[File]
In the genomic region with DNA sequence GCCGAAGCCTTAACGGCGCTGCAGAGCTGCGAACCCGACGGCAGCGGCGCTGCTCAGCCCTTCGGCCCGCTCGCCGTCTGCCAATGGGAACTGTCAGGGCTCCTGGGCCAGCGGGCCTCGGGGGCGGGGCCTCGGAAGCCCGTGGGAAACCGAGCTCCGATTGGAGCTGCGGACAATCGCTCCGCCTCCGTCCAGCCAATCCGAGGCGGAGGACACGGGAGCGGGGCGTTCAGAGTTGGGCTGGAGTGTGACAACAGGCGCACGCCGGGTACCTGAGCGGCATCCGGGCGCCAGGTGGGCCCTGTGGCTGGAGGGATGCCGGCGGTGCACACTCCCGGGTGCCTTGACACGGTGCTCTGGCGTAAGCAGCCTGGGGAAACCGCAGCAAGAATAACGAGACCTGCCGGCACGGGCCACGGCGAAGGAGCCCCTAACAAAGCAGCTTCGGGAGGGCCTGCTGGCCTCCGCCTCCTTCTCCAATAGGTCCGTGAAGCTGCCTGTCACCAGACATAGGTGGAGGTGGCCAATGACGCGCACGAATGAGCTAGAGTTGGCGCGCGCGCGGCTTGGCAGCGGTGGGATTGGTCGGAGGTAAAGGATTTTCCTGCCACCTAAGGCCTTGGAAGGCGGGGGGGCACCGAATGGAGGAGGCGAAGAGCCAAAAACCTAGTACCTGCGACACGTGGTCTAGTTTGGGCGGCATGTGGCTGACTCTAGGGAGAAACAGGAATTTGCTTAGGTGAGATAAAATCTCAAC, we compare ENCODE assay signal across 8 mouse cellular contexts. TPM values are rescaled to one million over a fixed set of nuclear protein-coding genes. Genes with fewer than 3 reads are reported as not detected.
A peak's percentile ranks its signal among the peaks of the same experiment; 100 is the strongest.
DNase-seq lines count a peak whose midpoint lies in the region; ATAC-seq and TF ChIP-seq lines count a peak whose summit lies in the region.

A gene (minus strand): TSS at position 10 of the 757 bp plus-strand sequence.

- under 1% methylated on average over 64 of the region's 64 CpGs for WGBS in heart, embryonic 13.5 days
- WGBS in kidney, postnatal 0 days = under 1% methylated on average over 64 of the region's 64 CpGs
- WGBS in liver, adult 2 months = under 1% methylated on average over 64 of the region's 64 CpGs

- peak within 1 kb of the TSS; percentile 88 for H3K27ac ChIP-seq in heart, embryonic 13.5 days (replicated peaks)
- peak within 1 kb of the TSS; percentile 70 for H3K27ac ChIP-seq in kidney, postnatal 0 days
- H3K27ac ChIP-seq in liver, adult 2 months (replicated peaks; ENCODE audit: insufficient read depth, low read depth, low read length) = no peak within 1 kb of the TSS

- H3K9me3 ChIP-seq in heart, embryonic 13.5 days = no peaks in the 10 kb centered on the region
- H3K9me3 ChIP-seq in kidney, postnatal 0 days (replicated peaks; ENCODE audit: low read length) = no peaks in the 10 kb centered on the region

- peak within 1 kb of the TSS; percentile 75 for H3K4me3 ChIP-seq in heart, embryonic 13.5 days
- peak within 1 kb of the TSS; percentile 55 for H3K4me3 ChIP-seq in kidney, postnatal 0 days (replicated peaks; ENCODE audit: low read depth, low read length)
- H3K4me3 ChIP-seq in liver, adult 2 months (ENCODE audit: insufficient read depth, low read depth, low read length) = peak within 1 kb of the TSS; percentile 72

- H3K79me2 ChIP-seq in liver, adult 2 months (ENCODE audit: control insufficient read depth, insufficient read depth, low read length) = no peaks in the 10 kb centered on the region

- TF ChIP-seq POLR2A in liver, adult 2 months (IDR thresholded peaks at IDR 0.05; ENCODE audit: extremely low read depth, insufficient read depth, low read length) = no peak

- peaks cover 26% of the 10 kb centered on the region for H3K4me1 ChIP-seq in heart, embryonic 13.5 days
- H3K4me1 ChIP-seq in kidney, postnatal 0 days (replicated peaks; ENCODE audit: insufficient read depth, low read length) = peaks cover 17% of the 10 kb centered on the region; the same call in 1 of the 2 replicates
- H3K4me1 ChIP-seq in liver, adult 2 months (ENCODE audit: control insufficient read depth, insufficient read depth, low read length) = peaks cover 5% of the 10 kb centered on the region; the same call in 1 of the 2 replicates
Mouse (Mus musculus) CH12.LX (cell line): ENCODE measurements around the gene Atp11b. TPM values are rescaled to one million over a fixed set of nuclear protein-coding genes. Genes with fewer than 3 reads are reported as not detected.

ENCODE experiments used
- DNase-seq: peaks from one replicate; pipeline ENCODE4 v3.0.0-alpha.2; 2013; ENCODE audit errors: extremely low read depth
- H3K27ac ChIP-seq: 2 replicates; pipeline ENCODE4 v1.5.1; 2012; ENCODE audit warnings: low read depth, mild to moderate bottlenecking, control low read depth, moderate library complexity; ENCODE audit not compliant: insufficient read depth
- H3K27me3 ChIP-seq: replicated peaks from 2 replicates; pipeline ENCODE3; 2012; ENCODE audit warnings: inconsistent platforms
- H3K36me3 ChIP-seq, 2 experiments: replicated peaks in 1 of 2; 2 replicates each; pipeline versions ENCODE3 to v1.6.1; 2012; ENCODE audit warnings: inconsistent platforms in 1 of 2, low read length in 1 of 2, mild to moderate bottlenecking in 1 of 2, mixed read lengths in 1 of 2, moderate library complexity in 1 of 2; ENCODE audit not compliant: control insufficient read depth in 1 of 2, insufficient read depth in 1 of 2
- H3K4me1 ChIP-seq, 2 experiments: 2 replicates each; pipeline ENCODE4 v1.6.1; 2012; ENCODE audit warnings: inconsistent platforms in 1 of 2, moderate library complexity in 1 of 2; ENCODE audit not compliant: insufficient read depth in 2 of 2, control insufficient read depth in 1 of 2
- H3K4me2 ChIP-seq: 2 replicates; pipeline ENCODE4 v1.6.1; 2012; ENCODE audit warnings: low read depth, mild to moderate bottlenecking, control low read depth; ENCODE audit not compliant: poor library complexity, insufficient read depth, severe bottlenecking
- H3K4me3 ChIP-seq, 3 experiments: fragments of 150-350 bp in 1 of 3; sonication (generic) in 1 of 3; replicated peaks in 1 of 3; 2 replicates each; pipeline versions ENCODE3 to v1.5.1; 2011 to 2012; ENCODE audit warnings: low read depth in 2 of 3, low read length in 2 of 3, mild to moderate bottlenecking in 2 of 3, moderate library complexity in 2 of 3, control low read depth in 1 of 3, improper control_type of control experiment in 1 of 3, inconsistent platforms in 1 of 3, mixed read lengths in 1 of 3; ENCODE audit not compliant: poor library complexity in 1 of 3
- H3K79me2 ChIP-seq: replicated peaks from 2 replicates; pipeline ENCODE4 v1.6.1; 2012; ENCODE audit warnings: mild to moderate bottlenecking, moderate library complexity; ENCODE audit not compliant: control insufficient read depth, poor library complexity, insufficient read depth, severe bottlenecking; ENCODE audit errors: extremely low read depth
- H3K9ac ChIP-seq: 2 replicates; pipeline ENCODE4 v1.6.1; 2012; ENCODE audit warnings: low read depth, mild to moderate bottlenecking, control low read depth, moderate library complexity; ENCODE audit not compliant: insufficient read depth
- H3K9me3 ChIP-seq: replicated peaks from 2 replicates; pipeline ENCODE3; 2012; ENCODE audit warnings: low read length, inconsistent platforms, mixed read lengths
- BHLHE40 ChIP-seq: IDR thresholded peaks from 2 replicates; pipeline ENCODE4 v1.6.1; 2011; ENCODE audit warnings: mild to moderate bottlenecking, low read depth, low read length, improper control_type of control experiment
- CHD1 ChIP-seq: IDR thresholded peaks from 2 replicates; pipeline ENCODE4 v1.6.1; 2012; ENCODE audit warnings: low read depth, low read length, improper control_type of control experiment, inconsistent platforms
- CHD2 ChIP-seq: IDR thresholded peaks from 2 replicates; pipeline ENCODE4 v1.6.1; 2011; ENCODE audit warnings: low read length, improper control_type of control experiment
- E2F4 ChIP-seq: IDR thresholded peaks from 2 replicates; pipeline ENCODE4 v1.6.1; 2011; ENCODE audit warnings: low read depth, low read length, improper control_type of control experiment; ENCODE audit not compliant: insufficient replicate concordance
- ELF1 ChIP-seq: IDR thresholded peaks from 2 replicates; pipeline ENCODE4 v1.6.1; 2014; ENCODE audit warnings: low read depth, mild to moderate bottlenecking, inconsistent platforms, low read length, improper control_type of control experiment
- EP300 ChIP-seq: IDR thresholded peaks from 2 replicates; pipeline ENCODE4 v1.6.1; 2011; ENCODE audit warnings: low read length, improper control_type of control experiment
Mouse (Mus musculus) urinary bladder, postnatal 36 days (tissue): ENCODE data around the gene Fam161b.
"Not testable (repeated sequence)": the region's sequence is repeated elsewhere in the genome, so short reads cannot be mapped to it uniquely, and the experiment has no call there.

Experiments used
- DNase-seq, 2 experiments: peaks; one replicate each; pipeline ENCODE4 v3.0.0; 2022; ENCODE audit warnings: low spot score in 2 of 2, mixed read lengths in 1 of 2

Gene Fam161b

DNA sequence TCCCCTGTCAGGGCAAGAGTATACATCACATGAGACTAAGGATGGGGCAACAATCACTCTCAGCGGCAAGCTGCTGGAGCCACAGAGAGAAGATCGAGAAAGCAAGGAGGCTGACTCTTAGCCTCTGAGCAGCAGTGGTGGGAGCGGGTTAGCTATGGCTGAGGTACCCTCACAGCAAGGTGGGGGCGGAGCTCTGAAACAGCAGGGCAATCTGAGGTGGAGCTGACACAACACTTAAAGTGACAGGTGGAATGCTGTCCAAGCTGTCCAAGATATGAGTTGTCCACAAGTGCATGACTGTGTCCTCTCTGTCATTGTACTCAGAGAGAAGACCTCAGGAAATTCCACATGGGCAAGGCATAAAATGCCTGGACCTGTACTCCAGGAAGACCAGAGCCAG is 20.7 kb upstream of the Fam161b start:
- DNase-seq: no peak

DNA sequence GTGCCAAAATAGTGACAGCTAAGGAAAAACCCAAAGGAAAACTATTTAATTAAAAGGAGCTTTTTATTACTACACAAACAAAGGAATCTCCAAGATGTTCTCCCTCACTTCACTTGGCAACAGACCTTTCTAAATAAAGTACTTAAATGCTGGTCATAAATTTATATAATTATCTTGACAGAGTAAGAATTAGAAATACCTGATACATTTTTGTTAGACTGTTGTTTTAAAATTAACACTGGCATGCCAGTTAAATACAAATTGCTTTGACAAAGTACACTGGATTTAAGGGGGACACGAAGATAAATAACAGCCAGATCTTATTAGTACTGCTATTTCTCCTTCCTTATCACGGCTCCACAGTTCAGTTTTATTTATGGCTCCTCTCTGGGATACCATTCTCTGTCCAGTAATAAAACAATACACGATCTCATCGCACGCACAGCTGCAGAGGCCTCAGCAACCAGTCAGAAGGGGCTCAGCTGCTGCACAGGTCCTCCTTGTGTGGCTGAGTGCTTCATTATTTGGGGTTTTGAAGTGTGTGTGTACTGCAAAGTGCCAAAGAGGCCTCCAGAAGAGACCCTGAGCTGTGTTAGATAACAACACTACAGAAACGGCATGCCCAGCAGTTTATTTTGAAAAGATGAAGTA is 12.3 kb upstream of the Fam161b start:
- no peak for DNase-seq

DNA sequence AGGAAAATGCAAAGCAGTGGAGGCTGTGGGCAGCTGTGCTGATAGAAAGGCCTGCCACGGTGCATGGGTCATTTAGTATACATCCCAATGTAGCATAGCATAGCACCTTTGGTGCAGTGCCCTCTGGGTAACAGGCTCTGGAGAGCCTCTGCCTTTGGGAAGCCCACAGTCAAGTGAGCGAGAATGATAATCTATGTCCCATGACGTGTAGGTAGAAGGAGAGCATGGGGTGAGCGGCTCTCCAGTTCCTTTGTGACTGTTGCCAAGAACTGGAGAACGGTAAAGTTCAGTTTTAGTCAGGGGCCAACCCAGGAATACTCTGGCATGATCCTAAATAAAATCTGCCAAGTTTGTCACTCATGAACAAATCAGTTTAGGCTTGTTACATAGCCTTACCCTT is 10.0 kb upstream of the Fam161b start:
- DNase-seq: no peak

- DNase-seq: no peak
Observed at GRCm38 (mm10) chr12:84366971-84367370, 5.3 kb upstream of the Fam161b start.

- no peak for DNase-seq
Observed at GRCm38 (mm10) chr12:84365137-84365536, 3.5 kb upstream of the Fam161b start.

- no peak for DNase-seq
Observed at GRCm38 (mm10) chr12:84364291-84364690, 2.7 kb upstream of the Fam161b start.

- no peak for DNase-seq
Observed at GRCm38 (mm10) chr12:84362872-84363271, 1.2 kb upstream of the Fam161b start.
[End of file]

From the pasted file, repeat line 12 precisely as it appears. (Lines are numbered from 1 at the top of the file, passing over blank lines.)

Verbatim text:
- H3K9me3 ChIP-seq in kidney, postnatal 0 days (replicated peaks; ENCODE audit: low read length) = no peaks in the 10 kb centered on the region